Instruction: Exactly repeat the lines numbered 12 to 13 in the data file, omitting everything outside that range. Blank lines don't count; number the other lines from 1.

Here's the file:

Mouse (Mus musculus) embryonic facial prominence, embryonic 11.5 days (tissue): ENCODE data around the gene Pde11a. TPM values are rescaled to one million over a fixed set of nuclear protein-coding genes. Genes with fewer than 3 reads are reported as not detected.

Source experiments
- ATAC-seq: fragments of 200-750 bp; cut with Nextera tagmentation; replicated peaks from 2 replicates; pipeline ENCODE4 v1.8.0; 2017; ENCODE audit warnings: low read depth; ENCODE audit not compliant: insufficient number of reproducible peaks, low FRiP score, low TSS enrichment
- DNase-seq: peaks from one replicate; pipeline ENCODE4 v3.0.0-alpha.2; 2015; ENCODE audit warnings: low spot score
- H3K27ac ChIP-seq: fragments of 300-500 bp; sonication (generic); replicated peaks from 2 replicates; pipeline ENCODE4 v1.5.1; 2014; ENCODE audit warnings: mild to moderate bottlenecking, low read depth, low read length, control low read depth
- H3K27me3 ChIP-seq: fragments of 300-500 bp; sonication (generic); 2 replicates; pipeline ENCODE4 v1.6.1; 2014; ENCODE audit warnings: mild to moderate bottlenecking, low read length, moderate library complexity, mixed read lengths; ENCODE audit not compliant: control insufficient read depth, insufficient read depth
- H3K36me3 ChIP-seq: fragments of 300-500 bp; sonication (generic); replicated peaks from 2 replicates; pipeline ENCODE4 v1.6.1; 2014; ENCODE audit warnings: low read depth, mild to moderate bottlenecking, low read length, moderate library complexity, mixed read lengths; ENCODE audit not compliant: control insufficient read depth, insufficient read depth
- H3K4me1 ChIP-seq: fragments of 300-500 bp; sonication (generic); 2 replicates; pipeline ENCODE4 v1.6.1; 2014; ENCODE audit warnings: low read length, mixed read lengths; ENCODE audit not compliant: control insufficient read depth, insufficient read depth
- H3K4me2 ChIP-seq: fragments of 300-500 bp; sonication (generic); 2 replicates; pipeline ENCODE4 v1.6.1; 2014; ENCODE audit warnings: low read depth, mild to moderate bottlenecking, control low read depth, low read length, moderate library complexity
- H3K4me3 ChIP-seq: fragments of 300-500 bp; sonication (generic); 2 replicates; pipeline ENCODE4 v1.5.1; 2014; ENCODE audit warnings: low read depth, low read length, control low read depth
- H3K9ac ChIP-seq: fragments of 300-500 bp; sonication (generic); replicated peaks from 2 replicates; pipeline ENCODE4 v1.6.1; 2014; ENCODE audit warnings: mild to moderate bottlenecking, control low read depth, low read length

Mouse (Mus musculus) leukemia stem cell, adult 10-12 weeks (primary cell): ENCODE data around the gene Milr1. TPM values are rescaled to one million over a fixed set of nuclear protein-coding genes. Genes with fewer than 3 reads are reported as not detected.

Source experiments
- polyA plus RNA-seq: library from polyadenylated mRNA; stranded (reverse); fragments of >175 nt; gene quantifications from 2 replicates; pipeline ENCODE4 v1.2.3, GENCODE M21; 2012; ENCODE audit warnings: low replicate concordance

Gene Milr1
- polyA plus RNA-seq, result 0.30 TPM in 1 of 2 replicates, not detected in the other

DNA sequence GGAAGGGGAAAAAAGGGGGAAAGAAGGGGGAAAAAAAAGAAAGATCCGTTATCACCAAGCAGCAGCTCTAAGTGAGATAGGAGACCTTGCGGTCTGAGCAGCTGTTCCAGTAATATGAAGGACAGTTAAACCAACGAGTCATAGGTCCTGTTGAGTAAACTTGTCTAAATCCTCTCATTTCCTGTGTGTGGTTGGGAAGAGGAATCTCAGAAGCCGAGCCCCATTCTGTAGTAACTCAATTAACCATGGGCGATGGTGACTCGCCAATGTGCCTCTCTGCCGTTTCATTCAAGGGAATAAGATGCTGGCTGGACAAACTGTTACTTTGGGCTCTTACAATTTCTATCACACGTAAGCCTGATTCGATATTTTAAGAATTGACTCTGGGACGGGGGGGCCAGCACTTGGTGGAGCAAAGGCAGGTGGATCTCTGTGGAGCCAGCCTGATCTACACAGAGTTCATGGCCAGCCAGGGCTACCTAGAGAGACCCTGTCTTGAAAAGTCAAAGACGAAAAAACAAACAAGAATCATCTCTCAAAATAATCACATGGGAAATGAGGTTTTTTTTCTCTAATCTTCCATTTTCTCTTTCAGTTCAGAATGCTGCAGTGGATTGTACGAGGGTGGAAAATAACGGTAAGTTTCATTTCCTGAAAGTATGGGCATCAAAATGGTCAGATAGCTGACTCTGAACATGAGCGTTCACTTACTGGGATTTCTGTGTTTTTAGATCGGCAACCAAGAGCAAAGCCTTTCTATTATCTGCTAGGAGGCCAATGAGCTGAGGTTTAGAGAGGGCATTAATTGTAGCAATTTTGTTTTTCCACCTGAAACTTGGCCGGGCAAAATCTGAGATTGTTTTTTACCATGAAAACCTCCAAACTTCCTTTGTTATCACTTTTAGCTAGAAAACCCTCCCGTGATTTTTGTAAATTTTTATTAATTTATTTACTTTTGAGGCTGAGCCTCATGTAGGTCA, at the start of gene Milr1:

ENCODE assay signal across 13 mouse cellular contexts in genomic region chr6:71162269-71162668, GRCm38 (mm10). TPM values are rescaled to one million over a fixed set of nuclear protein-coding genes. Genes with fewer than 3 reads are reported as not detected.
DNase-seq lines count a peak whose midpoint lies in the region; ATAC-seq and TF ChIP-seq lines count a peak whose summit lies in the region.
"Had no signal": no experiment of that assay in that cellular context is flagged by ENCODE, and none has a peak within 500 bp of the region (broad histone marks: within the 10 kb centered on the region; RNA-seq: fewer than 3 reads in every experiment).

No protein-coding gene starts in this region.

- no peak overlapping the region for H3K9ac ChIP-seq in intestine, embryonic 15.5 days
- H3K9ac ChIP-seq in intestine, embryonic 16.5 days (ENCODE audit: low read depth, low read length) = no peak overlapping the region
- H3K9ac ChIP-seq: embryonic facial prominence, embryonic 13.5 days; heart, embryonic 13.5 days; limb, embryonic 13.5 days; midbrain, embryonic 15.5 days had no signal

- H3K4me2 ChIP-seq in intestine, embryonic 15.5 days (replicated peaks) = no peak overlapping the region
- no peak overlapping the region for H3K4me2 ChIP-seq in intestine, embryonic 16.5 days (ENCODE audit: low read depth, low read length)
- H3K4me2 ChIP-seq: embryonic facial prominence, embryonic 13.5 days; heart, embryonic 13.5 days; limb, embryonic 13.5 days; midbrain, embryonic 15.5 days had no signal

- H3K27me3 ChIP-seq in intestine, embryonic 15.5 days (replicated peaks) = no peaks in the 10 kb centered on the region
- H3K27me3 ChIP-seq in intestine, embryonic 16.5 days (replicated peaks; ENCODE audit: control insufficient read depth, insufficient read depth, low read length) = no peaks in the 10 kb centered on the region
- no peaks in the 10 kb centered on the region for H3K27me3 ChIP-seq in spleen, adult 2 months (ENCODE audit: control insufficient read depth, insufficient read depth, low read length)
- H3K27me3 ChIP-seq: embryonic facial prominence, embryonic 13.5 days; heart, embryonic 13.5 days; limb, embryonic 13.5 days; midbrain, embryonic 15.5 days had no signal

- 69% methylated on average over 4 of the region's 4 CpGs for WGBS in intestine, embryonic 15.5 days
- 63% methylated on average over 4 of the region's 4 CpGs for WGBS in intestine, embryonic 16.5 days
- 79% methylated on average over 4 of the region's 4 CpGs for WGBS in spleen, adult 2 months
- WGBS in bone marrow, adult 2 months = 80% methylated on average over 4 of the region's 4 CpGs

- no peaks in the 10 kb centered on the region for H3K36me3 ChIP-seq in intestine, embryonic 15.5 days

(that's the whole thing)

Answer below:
Mouse (Mus musculus) leukemia stem cell, adult 10-12 weeks (primary cell): ENCODE data around the gene Milr1. TPM values are rescaled to one million over a fixed set of nuclear protein-coding genes. Genes with fewer than 3 reads are reported as not detected.

Source experiments